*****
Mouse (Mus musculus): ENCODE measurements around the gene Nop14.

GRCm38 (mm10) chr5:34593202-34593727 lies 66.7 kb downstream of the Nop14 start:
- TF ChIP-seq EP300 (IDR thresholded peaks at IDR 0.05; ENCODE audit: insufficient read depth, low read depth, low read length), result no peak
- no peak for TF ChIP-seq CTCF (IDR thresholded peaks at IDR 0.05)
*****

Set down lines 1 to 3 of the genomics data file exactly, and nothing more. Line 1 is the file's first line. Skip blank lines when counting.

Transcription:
Mouse (Mus musculus): ENCODE measurements around the gene Nop14.

GRCm38 (mm10) chr5:34593202-34593727 lies 66.7 kb downstream of the Nop14 start:
- TF ChIP-seq EP300 (IDR thresholded peaks at IDR 0.05; ENCODE audit: insufficient read depth, low read depth, low read length), result no peak